111 ± 17

78.6 ± 10.1

1.43 ± 0.17

9.90 ± 0.70

56.6 ± 7.8

#13

27.8 ± 6.7 (3)

80.2 ± 8.3

76.3 ± 8.5

1.13 ± 0.09

8.87 ± 1.01

36.7 ± 11.6

#14

42.0 ± 11.3 (4)

106 ± 10

85.5 ± 6.4

1.50 ± 0.12

9.57 ± 0.95

39.5 ± 4.3

#15

31.8 ± 6.5 (4)

102 ± 5

84.3 ± 7.4

1.10 ± 0.10

8.80 ± 0.95

25.5 ± 2.5

#16

0.4 ± 0.1 (3)

-

-

1.07 ± 0.09

5.23 ± 0.41

14.6 ± 3.8

#17

0.4 ± 0.1 (3)

-

-

1.00 ± 0.06

4.40 ± 0.45

12.3 ± 5.7

#18

0.5 ± 0.3 (3)

-

-

0.87 ± 0.07

1.80 ± 0.15

5.9 ± 2.5

#19

69.3 ± 7.6 (4)

92.3 ± 16.1

66.4 ± 9.4

1.47 ± 0.19

10.9 ± 1.5

76.6 ± 12.6

#20

19.5 ± 1.3 (4)

99.6 ± 4.5

91.8 ± 9.0

0.93 ± 0.09

4.13 ± 0.12

35.2 ± 2.9

#21

17.8 ± 2.4 (7)

99.5 ± 3.3

96.1 ± 4.1

1.07 ± 0.19

1.03 ± 0.07

6.6 ± 1.6

#22

24.3 ± 10.9 (5)

97.4 ± 4.2

97.2 ± 9.1

1.03 ± 0.07

0.93 ± 0.09

0.6 ± 0.5

To evaluate the functional properties of M3R-enzyme chimeras, luciferase activities, measured in the absence (basal activity) and presence of the indicated ligands, were determined (see Methods). Basal activity is given as percentage of M3R-luci (411,043 ± 95,142 AU). Activity in the presence of ligands is given as percentage of the activity of the individual constructs. Data are presented as means ± S.E.M. of the indicated number of experiments, each carried out in triplicate. For measurement of Gq/phospholipase C activation IP accumulation assays were performed as described under Methods. Basal IP values were determined in control (GFP)-transfected COS-7 cells (716 ± 81 cpm/well). Data (three independent assays performed in triplicate) are given as means ± S.E.M. fold over GFP-transfected IP values. Cell surface expression was assayed with indirect cell surface ELISA. Specific optical density (OD) readings (OD value of HA-tagged construct minus OD value of GFP-transfected cells) are given as a percentage of M3R-luci. The nonspecific OD (GFP) was 0.156 ± 0.02 (set as 0%) and the OD value of M3R-luci was 0.66 ± 0.06 (set as 100%). ELISA data are given as means ± S.E.M. of three independent experiments, each carried out in triplicate.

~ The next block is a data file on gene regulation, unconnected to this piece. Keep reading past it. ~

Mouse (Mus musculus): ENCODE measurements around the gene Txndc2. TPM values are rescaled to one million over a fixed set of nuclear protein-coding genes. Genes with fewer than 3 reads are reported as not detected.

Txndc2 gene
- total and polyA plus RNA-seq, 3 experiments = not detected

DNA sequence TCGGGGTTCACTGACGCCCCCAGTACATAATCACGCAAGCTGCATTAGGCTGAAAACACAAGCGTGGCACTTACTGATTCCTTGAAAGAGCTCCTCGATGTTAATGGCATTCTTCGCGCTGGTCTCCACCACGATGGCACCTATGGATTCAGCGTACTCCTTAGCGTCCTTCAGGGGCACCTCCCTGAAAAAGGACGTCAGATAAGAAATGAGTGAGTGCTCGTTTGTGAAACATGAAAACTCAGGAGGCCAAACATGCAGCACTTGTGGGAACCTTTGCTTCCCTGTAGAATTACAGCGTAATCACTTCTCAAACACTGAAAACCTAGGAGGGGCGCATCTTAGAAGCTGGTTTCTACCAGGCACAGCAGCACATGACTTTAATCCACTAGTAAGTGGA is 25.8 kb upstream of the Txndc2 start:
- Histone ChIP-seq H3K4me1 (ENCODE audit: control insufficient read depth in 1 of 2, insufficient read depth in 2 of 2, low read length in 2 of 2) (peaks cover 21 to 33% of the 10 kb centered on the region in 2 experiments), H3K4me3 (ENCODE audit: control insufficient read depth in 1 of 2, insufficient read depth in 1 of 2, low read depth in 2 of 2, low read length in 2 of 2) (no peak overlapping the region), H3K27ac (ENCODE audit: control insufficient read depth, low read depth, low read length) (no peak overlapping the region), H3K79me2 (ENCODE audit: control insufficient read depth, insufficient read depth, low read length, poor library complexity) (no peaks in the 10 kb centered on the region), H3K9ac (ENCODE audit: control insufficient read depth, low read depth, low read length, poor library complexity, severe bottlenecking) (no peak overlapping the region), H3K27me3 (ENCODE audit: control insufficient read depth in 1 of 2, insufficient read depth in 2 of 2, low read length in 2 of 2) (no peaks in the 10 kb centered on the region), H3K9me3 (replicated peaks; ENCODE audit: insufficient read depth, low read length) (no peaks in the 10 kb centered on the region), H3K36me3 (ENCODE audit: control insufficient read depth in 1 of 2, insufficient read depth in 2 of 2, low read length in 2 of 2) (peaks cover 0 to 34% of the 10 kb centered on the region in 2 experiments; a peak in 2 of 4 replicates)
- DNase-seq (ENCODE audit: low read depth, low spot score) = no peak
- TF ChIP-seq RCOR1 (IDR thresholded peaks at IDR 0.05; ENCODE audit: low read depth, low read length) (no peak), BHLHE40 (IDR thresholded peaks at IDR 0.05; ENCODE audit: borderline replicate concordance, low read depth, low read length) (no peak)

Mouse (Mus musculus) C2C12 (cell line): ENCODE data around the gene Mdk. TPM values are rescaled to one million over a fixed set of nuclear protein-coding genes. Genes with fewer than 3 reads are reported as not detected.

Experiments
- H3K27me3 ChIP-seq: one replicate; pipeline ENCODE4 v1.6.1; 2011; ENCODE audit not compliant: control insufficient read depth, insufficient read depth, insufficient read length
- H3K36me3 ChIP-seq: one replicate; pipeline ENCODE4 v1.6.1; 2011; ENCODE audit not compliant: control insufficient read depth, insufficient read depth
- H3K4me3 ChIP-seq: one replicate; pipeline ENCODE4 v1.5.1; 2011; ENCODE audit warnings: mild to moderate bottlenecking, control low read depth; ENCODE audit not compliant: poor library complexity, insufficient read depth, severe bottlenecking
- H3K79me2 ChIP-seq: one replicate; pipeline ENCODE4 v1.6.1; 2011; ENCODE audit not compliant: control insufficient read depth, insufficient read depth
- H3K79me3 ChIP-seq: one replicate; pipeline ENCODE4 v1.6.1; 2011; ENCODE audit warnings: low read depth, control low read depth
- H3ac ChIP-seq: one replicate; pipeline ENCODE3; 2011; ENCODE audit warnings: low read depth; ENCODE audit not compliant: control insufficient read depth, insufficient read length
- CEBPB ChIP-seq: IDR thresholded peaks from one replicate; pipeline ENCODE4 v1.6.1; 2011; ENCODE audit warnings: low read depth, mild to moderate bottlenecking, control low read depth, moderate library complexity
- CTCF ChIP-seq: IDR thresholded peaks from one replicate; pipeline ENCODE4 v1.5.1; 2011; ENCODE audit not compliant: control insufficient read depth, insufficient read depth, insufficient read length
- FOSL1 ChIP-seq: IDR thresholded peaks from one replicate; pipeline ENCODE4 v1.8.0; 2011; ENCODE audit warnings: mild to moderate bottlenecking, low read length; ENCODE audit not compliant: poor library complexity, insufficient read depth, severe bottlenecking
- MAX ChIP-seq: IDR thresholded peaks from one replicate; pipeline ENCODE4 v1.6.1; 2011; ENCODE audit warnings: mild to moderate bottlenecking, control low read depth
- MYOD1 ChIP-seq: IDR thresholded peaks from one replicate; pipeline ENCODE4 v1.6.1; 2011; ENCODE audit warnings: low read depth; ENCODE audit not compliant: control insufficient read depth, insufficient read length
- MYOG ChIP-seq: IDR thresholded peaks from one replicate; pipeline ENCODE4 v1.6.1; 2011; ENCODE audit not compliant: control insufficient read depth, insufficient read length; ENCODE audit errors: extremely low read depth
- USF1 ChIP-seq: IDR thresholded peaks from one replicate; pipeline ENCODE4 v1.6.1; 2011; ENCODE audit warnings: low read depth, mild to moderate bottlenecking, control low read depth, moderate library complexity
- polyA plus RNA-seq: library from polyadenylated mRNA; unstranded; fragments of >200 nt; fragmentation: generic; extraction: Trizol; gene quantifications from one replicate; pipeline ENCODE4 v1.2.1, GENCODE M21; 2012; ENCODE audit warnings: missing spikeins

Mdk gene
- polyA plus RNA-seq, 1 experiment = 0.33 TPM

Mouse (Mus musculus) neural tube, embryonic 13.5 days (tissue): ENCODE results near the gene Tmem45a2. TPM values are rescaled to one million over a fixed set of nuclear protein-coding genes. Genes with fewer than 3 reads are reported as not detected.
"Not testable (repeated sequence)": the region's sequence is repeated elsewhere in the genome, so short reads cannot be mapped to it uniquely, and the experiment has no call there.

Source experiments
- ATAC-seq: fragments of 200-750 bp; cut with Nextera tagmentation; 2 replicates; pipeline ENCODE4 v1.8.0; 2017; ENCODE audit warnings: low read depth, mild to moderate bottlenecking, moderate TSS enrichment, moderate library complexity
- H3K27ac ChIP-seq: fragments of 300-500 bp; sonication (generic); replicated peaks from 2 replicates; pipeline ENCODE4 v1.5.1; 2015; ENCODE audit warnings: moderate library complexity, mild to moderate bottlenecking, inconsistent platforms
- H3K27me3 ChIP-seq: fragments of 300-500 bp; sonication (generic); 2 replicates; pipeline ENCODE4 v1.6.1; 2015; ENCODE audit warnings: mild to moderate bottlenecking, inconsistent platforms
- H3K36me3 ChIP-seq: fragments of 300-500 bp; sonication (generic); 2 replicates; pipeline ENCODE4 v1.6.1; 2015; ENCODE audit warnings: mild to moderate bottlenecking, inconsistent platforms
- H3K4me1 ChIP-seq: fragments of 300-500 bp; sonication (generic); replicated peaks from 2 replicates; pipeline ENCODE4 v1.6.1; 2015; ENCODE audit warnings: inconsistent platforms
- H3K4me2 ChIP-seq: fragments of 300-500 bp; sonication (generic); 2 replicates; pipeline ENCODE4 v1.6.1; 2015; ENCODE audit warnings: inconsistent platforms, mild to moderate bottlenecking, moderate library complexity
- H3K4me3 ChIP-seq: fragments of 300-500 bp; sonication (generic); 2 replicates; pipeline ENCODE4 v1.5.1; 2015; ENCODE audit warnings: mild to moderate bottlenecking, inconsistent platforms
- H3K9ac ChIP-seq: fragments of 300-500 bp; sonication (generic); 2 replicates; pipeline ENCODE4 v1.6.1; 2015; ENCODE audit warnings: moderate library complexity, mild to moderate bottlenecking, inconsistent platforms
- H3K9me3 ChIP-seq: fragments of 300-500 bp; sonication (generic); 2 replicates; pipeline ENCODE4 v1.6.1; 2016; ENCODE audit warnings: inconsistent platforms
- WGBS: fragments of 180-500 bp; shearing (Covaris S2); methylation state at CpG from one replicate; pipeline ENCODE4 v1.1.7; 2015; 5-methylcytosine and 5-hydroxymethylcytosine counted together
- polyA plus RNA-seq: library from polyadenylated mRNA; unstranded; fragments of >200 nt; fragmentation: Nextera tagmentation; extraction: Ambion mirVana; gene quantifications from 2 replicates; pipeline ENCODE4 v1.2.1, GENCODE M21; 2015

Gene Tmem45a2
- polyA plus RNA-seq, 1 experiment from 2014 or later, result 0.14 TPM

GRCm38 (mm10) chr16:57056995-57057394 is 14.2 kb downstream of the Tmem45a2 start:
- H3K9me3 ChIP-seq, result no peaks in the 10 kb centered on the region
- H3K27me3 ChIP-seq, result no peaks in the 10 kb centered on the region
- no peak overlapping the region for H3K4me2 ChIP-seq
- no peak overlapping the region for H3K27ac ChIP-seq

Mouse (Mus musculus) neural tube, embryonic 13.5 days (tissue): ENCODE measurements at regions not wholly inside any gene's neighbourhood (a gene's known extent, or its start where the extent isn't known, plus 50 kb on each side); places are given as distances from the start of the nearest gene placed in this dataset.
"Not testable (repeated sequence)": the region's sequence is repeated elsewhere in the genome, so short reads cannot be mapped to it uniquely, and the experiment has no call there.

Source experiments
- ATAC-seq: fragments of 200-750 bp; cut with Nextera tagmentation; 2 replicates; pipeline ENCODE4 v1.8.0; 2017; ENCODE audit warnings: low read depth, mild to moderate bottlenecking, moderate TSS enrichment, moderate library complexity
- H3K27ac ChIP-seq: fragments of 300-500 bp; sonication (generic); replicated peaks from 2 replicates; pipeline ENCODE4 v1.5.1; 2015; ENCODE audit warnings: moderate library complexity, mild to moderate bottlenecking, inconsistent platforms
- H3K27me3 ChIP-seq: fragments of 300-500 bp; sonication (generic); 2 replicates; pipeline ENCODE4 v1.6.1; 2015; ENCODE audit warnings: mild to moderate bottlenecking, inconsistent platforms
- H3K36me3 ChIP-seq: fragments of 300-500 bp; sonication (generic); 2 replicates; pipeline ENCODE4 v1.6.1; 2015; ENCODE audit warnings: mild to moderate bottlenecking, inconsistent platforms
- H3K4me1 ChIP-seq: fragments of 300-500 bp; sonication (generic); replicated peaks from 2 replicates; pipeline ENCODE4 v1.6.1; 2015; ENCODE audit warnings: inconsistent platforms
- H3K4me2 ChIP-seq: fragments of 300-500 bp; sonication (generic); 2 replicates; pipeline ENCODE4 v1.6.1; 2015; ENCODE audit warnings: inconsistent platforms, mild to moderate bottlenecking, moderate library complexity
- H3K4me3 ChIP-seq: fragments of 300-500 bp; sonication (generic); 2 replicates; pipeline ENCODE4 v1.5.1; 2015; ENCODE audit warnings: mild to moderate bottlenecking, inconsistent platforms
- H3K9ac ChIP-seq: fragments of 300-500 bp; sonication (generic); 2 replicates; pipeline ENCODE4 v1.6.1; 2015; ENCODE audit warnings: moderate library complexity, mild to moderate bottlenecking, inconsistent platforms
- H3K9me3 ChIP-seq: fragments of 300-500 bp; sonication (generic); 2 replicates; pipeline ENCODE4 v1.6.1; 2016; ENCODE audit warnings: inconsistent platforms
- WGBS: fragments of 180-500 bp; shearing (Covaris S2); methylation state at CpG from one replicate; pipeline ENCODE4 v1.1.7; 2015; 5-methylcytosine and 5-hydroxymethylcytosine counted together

Significant reduction of the luciferase activity (*p < 0.01; **p < 0.001)

Figure 1

Schematic presentation of the M 3 R-luciferase fusion construct. Outline of M3R-luci with detailed illustration of ICL3 containing the luciferase sequence. Details of all fusion constructs are given in Figure 2.

Figure 2

Fusion constructs and deletion mutants used in the study. Mutants were generated by successive deletion of N- and C-terminal domains of the enzyme and loop portions of the receptor (deleted portions are given). For control experiments luciferase was also integrated into ICL2 (#21) and fused to a truncated M3R only consisting of TMH1-5 (#22).

Figure 3

Functional integration of luciferase into the M 3 muscarinic acetylcholine receptor. A) COS-7 cells were transfected with luciferase construct, M3R-luci and construct #8 and luciferase activity was determined after incubation without and with the indicated ligands. The luminescences without ligands were 1,905,212 ± 172,463 AU (luciferase), 196,512 ± 4,942 AU (M3R-luci) and 100,473 ± 9,770 AU (#8). All data are given as means ± SEM of three independent experiments each performed in triplicate. B) Basal and CCh-induced IP formation was determined in COS-7 cells transfected with the wild-type M3R, M3R-luci and construct #8. All data are given as means ± SEM of three independent experiments each performed in triplicate.

Optimization of the M3R-luciferase fusion protein